– by Mike Hall
It’s not easy spending $3 trillion. I tried (see below). But then again I wasn’t buying a quagmire in the Middle East. That price tag—$3 trillion—is what the Bush administration is spending on the war in Iraq, says Nobel Prize-winning economist Joseph Stiglitz.
The checks paid for with our taxpayers’ dollars that Bush is writing for the war means other checks are not in the mail—not for health care, rebuilding New Orleans or the nation’s infrastructure, education, job training, or maybe even lending a hand to homeowners trapped in the foreclosure crisis.
Just what would $3 trillion buy? It’s hard to imagine. Even though most of us will never see $1 million, we’ve got some idea just how much money that is and what it will buy.
The folks at Brave New Films, the Center for Corporate Policy, the True Majority and other progressive groups are giving you a chance to see just how much $3 trillion will buy and to find out if you can spend it better than President Bush.
As Stiglitz says:
Just counting the zeroes on the $3 trillion price tag of the Iraq War is enough to induce hyperventilation. But what does $3 trillion really mean? It’s difficult even to comprehend a number that big. Well, try filling your shopping cart with what the cost of the Iraq War could buy: health care for every American? A new home for every subprime borrower now facing foreclosure? An Ivy League university? You haven’t even gotten started.
The $3 Trillion Shopping Spree website looks like any other online shopping mall, with departments ranging from apparel and shoes to health and beauty and tools and industrial items. It’s chock full of goodies, including ending our dependence on foreign oil for $500 billion and a new national power grid for just $300 million.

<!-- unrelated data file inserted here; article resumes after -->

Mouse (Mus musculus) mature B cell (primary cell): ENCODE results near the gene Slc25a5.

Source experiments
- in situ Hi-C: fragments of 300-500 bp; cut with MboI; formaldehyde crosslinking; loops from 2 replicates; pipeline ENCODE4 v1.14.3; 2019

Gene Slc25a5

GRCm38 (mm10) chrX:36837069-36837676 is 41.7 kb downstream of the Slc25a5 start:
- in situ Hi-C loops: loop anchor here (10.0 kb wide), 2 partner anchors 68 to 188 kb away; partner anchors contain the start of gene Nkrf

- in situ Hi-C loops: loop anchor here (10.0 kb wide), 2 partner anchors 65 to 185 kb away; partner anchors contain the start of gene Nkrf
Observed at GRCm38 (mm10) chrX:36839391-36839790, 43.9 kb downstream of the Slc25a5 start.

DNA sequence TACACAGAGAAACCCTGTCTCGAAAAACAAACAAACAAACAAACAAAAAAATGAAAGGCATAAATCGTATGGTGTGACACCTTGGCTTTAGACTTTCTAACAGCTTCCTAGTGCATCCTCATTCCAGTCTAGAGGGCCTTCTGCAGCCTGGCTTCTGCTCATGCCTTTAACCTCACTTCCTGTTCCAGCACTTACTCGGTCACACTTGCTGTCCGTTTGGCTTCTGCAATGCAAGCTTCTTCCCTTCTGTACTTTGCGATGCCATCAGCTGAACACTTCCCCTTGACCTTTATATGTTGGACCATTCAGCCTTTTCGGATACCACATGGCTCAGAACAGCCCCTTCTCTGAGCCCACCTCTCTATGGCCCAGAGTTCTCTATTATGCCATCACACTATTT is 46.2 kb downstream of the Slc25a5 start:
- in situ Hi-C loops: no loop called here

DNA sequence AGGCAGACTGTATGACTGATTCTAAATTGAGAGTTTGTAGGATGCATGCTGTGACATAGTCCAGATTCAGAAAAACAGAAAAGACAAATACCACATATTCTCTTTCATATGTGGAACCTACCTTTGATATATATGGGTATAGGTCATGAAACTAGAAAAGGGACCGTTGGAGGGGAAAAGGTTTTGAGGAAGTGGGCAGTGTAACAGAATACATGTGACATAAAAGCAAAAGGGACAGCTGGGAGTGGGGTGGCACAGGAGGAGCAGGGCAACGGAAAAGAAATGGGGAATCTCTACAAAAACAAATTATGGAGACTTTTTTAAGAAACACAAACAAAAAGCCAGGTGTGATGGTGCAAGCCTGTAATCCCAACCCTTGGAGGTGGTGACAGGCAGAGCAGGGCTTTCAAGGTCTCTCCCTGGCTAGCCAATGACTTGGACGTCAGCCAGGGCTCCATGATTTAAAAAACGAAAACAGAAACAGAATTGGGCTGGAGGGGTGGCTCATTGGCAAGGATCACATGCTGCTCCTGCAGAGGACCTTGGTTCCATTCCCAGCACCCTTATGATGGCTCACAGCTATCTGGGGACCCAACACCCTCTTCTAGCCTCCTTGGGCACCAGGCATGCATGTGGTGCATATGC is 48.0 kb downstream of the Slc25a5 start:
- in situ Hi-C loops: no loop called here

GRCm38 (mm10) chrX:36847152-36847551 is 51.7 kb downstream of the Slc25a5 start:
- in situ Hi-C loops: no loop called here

Here’s how Bush’s $3 trillion spending spree breaks down, according to Stiglitz:
$526 billion—borrowed money poured into Iraq so far.
$615 billion—total interest costs for taxpayers.
$280 billion—to rebuild our military.
$590 billion—disability benefits and health care for Iraq veterans.
$1.5 trillion—estimated costs through 2017.
Want a scary thought? Republican presidential candidate Sen. John McCain (R-Ariz.) has said he could see a foreign policy that would keep us in Iraq for 100 years. Of course that’s not the foreign policy either Sen. Hillary Rodham Clinton (D-N.Y.) or Sen. Barack Obama(D-Ill.) would pursue.
I only got to $210 billion before the boss came by—and you know how bosses get when they see you surfing on company time. But that measly $210 billion got a lot.
Having $3 trillion to spend makes it easy to be generous, so the first items I put in my shopping cart was the complete rebuilding of areas devastated by Hurricane Katrina—which I guess the Bush administration has been too short on cash to accomplish—and buy a brand-new national power grid. That money is well spent and also creates many much-needed jobs. I also spent some $10 billion to buy 10 million kids new clothes, shoes, coats and school supplies.
It’s amazing what $3 trillion can buy. I still had mega-bucks to spend. So I decided to solve a few of the world’s problems. I bought several desalinization plants to address Africa’s drought and water crises and funded a global effort to teach sustainable agriculture worldwide. Time to slip in a few goodies for myself: I selected the five-disc, complete collector’s edition—Blu-ray—of “Blade Runner,” along with a six-pack of athletic socks and an old pick-up truck complete with manual transmission and a happy dog. But before I could solve the rest of the world’s problems, the boss wanted to know when this blog would be completed—and I still had $2.79 trillion to go.